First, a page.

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There are six civil service job openings. Thirteen candidates passed the civil service exam with equally high scores. So the administrators gave them all a second test. This one had only five questions, each with a Yes/No answer.

The test results of the candidates had thirteen different answer sequences. The top six had the same number of correct answers and were all hired.

Three of those who were not hired had these answer sequences:

• No, No, Yes, No, No

• Yes, No, No, Yes, Yes

• Yes, Yes, Yes, No, Yes

What was the correct sequence of answers?

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Posted · Report post

no, yes, no, yes, no

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Is it "No, Yes, No, Yes, No"?

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The correct answer sequence is No, Yes, No, Yes, No.

Furthermore, the 6 that were hired must have each

scored 3 correct. They could not have scored higher.

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So everyone had different answer orders, and the top 6 were tied. First of all...

There are only 5 ways to get 4/5 right, so since they had different answer orders, they must have had at most 3/5 right.

However, there are only 5+1=6 ways to get 1/5 or 0/5 right, and 7 people outside of the top 6. This means that at least one of these people got 2/5 right, so the top 6 must have had exactly 3/5 right.

So we need to find an answer sequence for which all of the following orders:

NNYNN

YNNYY

YYYNY

have at most two correct answers. Furthermore, I'll pick the answer order for which two out of three will get each question wrong, which would be NYNYN. This gives the first and second candidates a score of 2/5, and the last a score of 1/5, which works.

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This OP did produce a single solution!

This made me think of a twist:

Would we always have one single solution had K Sengupta chose any other triplet of 3 jobless candidates in that interiew?

N,Y,N,Y,N

If not, what is(are) the triplet(s) that would give more than one possible solution in that case?

Remember, the right sequence is fixed in the spoiler above

The jobless candidates have 2 or less right answers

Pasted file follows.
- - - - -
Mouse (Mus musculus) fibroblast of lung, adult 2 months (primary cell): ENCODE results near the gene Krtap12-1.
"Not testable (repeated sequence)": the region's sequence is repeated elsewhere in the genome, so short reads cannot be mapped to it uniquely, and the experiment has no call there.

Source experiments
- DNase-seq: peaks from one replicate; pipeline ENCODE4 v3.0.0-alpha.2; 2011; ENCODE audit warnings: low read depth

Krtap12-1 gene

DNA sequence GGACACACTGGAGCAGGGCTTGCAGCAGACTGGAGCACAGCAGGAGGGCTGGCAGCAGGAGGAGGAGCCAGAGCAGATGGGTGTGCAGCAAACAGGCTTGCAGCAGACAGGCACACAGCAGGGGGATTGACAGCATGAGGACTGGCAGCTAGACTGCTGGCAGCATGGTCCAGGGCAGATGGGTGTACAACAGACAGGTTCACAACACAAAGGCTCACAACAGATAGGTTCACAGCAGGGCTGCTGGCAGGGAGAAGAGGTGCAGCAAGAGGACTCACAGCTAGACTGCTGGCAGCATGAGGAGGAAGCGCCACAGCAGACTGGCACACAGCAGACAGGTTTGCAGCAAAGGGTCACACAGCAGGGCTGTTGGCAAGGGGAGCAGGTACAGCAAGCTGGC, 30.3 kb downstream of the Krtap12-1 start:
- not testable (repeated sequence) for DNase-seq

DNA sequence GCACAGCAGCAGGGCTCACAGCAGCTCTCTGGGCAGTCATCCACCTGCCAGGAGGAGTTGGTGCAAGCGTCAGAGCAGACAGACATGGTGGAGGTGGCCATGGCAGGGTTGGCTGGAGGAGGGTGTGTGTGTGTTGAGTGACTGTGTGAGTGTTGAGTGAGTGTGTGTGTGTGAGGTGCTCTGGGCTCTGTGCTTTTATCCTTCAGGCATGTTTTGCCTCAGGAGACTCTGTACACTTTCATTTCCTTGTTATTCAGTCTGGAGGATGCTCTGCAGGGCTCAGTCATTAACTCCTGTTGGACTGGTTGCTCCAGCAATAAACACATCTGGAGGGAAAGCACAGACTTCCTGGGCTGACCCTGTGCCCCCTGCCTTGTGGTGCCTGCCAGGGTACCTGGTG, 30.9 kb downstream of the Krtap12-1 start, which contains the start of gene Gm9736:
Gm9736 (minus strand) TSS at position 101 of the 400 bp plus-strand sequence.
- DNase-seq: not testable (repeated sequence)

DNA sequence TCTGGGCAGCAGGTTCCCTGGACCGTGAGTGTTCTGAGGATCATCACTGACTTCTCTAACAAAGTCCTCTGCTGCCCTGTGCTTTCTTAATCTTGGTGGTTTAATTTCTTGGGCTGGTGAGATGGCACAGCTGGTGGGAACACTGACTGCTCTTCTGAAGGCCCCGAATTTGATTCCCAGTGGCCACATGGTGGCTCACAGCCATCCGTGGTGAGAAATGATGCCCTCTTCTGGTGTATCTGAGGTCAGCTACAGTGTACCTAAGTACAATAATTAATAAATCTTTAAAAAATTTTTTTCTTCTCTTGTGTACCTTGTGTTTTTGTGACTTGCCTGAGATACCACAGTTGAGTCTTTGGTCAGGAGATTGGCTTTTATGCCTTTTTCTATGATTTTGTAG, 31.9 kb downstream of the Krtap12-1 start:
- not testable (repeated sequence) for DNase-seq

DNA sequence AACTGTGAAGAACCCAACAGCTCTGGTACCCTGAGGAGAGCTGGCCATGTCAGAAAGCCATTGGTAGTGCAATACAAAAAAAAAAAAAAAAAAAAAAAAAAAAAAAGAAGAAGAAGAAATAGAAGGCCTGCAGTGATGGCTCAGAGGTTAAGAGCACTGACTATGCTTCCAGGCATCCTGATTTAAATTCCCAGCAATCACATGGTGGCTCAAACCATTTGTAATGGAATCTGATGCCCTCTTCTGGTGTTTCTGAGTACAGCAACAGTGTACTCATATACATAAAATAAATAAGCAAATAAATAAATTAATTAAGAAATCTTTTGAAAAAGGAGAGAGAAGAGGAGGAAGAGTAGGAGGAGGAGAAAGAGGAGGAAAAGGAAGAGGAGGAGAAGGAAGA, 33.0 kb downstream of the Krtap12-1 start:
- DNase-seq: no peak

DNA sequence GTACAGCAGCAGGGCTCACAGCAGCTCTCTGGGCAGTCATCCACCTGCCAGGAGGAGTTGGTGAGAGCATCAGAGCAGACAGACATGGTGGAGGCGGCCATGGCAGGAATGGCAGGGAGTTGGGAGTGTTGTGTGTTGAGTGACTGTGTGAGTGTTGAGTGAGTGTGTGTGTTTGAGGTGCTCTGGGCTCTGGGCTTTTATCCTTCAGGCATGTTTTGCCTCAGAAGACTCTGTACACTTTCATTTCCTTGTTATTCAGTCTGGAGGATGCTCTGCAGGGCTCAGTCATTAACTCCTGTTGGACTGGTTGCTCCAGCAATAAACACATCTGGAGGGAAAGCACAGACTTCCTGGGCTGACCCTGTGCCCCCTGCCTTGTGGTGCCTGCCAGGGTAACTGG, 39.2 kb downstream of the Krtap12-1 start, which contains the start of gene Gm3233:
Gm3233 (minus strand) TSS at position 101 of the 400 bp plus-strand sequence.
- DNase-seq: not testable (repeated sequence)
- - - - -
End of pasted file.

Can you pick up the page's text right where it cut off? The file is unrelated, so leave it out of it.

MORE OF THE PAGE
I hope it's ok with K Sengupta that I posted this.

I hope you find it interesting to prove/disprove.

At least, it was for me!

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There are six civil service job openings. Thirteen candidates passed the civil service exam with equally high scores. So the administrators gave them all a second test. This one had only five questions, each with a Yes/No answer.

The test results of the candidates had thirteen different answer sequences. The top six had the same number of correct answers and were all hired.

Three of those who were not hired had these answer sequences:

• No, No, Yes, No, No

• Yes, No, No, Yes, Yes

• Yes, Yes, Yes, No, Yes

What was the correct sequence of answers?

Answer is No, Yes, No, Yes, No.

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The Answer is [Y N Y Y N]

This is because it is the only combination where all three loser answers given, got at least three wrong.

Every other combo of answers would yield one of those three people getting at least three correct.

Since we know that the winners all got three correct, we know all the losers must have gotten at least three wrong.

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oops! I was wrong. I wrote the OP answers incorrectly on my paper

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Posted (edited) · Report post

There are six civil service job openings. Thirteen candidates passed the civil service exam with equally high scores. So the administrators gave them all a second test. This one had only five questions, each with a Yes/No answer.

The test results of the candidates had thirteen different answer sequences. The top six had the same number of correct answers and were all hired.

Three of those who were not hired had these answer sequences:

• No, No, Yes, No, No

• Yes, No, No, Yes, Yes

• Yes, Yes, Yes, No, Yes

What was the correct sequence of answers?

i think i got it: no yes no yes no

edit: sweet

Edited by heryou
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